Luke 1:32
He shall be great, and shall be called the Son of the Highest: and the Lord God shall give unto him the throne of his father David:
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(32) Shall be called the Son of the Highest.—It is noticeable that this name applied to our Lord by the angel, appears afterwards as uttered by the demoniacs (Mark 5:7). On the history of the name, see Note on Mark 5:7.

The throne of his father David.—The words seem at first to suggest the thought that the Virgin was of the house of David, and that the title to the throne was thus derived through her. This may have been so (see Note on Luke 3:23-38), and the intermarriage which had taken place in olden times between the house of Aaron and that of David (Exodus 6:23; 2Kings 11:2) show that this might be quite consistent with the relationship to Elizabeth mentioned in Luke 1:36. On the other hand, it must be remembered that the genealogies, both in St. Matthew and St. Luke, appear, at first sight, to give the lineage of Joseph only, and therefore that, if this were, as many have believed, the Evangelist’s point of view, our Lord, notwithstanding the supernatural birth, was thought of as inheriting from him. The form of the promise, which might well lead to the expectation of a revived kingdom of Israel after the manner of that of David, takes its place among the most memorable instances of prophecies that have been fulfilled in quite another fashion than those who first heard them could have imagined possible. That the Evangelist who recorded it held that it was fulfilled in the Kingdom of Heaven, the spiritual sovereignty of the Christ, is shown by the fact that he records it in the same Gospel as that which tells of the Crucifixion and Ascension.

1:26-38 We have here an account of the mother of our Lord; though we are not to pray to her, yet we ought to praise God for her. Christ must be born miraculously. The angel's address means only, Hail, thou that art the especially chosen and favoured of the Most High, to attain the honour Jewish mothers have so long desired. This wondrous salutation and appearance troubled Mary. The angel then assured her that she had found favour with God, and would become the mother of a son whose name she should call Jesus, the Son of the Highest, one in a nature and perfection with the Lord God. JESUS! the name that refreshes the fainting spirits of humbled sinners; sweet to speak and sweet to hear, Jesus, a Saviour! We know not his riches and our own poverty, therefore we run not to him; we perceive not that we are lost and perishing, therefore a Saviour is a word of little relish. Were we convinced of the huge mass of guilt that lies upon us, and the wrath that hangs over us for it, ready to fall upon us, it would be our continual thought, Is the Saviour mine? And that we might find him so, we should trample on all that hinders our way to him. Mary's reply to the angel was the language of faith and humble admiration, and she asked no sign for the confirming her faith. Without controversy, great was the mystery of godliness, God manifest in the flesh, 1Ti 3:16. Christ's human nature must be produced so, as it was fit that should be which was to be taken into union with the Divine nature. And we must, as Mary here, guide our desires by the word of God. In all conflicts, let us remember that with God nothing is impossible; and as we read and hear his promises, let us turn them into prayers, Behold the willing servant of the Lord; let it be unto me according to thy word.He shall be great - There is undoubted reference in this passage to Isaiah 9:6-7. By his being "great" is meant he shall be distinguished or illustrious; great in power, in wisdom, in dominion on earth and in heaven.

Shall be called - This is the same as to say he "shall be" the Son, etc. The Hebrews often used this form of speech. See Matthew 21:13.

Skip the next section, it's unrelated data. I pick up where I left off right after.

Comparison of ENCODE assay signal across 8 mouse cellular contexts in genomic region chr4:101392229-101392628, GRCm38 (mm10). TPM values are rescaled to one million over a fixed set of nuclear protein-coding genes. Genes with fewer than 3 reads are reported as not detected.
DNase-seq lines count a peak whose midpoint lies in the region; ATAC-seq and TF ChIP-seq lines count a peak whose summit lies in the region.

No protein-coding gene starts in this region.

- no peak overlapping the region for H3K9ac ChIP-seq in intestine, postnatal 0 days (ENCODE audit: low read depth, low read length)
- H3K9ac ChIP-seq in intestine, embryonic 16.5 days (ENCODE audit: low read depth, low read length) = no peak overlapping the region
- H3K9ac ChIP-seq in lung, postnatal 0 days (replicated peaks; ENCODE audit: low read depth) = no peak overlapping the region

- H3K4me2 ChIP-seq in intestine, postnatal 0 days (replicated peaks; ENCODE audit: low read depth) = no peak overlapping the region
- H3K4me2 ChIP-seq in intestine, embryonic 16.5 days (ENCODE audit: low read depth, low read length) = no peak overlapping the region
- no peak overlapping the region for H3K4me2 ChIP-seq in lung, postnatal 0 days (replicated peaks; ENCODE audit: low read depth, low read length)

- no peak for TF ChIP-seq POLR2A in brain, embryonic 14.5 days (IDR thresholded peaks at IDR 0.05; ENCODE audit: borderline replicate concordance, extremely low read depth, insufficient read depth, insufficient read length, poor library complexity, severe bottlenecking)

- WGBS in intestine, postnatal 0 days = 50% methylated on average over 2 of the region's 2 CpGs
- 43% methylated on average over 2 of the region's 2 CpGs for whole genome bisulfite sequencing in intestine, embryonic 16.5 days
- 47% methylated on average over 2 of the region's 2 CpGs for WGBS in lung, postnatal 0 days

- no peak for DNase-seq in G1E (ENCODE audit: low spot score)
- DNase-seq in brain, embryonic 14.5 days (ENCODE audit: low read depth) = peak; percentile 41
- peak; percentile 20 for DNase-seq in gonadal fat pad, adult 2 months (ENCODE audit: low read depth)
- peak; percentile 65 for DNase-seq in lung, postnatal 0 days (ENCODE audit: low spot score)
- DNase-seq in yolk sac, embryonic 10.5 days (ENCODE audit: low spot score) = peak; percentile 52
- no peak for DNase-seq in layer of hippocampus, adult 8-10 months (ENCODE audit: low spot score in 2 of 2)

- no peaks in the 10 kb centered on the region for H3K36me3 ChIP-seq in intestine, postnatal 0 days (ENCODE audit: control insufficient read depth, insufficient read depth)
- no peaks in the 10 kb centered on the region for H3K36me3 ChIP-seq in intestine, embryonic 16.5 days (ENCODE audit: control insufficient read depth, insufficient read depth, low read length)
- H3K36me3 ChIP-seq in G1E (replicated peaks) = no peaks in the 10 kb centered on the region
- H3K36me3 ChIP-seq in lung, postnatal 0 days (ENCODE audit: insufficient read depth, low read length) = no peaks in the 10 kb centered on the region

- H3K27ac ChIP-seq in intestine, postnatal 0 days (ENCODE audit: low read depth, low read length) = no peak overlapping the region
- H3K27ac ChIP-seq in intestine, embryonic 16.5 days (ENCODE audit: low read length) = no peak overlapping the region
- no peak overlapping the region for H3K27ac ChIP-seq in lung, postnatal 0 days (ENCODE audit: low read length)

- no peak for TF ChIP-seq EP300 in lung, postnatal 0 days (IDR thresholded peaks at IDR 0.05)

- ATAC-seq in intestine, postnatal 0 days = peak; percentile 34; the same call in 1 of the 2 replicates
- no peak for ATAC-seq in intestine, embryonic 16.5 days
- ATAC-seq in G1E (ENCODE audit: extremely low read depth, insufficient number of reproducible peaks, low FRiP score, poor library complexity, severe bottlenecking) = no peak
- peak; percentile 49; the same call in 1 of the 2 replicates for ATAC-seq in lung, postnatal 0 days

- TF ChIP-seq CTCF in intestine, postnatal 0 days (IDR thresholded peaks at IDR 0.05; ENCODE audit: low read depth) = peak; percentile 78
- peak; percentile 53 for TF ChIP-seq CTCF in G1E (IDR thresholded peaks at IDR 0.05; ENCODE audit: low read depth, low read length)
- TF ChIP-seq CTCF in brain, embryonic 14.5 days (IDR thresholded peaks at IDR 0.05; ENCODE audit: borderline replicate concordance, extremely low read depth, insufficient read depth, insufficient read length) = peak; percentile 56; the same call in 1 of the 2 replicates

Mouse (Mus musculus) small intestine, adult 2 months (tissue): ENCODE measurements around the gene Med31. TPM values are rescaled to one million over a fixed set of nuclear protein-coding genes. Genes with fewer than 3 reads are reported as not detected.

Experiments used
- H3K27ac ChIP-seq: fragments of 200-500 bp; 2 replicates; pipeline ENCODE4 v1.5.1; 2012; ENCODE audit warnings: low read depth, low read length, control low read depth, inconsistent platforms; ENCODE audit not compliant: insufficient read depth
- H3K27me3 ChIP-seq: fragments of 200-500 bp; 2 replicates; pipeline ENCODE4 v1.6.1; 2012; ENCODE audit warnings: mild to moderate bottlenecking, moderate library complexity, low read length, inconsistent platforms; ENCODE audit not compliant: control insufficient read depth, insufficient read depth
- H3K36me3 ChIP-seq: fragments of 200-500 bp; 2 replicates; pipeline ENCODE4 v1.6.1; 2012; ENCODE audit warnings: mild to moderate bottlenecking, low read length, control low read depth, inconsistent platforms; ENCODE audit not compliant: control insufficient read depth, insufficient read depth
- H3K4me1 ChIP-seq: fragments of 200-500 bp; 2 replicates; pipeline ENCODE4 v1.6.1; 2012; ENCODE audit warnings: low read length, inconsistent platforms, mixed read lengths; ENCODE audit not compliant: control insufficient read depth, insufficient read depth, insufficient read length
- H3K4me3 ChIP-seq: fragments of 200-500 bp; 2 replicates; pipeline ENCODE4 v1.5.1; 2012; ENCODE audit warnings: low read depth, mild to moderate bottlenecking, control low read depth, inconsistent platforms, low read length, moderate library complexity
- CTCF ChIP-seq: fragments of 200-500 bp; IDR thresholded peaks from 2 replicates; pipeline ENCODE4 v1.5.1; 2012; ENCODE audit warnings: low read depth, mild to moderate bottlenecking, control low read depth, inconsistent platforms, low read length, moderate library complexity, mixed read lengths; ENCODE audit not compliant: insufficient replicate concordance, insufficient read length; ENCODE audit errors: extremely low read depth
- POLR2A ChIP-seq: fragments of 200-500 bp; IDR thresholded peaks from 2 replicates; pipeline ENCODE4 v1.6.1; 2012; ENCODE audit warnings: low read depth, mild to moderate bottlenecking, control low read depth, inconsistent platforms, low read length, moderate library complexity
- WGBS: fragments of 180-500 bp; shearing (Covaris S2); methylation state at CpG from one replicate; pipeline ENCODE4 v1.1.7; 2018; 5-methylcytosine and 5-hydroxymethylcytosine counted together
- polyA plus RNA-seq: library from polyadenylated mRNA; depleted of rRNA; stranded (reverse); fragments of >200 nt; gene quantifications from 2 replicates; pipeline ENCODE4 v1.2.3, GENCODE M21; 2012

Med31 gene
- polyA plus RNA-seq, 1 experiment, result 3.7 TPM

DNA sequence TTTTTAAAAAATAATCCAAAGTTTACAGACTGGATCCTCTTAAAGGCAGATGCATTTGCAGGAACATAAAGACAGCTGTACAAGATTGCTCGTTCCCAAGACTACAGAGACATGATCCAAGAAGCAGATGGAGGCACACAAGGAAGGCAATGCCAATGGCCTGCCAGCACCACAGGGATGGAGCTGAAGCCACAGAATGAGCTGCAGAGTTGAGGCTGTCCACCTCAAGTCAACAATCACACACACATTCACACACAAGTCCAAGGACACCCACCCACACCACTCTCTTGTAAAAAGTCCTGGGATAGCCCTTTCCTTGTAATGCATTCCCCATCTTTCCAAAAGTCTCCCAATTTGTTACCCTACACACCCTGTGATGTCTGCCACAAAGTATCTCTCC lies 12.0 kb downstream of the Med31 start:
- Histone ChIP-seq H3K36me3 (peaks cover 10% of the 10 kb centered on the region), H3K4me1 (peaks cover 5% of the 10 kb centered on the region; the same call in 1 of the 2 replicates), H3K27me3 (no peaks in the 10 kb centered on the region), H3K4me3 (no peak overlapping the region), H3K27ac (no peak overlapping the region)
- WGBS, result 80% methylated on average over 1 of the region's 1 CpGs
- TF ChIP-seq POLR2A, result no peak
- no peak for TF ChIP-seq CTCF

The Highest - God, who is infinitely exalted; called the Highest, because He is exalted over all his creatures on earth and in heaven. See Mark 5:7.

The throne - The kingdom; or shall appoint him as the lineal successor of David in the kingdom.

His father David - David is called his father because Jesus was lineally descended from him. See Matthew 1:1. The promise to David was, that there should "not fail" a man to sit on his throne, or that his throne should be perpetual 1 Kings 2:4; 1 Kings 8:25; 1 Kings 9:5; 2 Chronicles 6:16, and the promise was fulfilled by exalting Jesus to be a Prince and a Saviour, and the perpetual King of his people.

32, 33. This is but an echo of the sublime prediction in Isa 9:6, 7. See Poole on "Luke 1:31"

He shall be great,.... In his person, as God-man; this child born, and Son given, being the angel of the great counsel, the mighty God, and everlasting Father; Isaiah 9:6 which is here referred to; and in his offices, in his prophetic office, being that great and famous prophet Moses spoke of, mighty in word and deed, in his doctrine and miracles; in his priestly office, being a great high priest, both in the oblation of himself, and in his prevalent intercession; and in his kingly office, being the King of kings, and Lord of Lords; and in the whole of his office, as Mediator, being a great Saviour, the author of a great salvation for great sinners; in which is greatly displayed the glory of all the divine perfections: great also in his works, the miracles that he wrought, as proofs of his Deity and Messiahship, the work of redemption, the resurrection of himself from the dead, and of all men at the last day; and in the glory he is now possessed of in human nature, at the Father's right hand, where he is highly exalted above all principality and power:

and shall be called the Son of the Highest; that is, of God, of whose names is "the Most High"; see Genesis 14:18 not by creation, as angels and men, nor by adoption, as saints, nor by office, as magistrates, are called "the children of the Most High", Psalm 82:6 but by nature, being the eternal Son of God; of the same nature with him, and equal to him: for he was not now to begin to be the Son of God, he was so before, even from all eternity; but the sense is, that he should now be known, owned, and acknowledged to be the Son of God, being as such manifested in human nature, and should be proved to be so by the works he wrought, and declared to be the Son of God with power by his resurrection from the dead: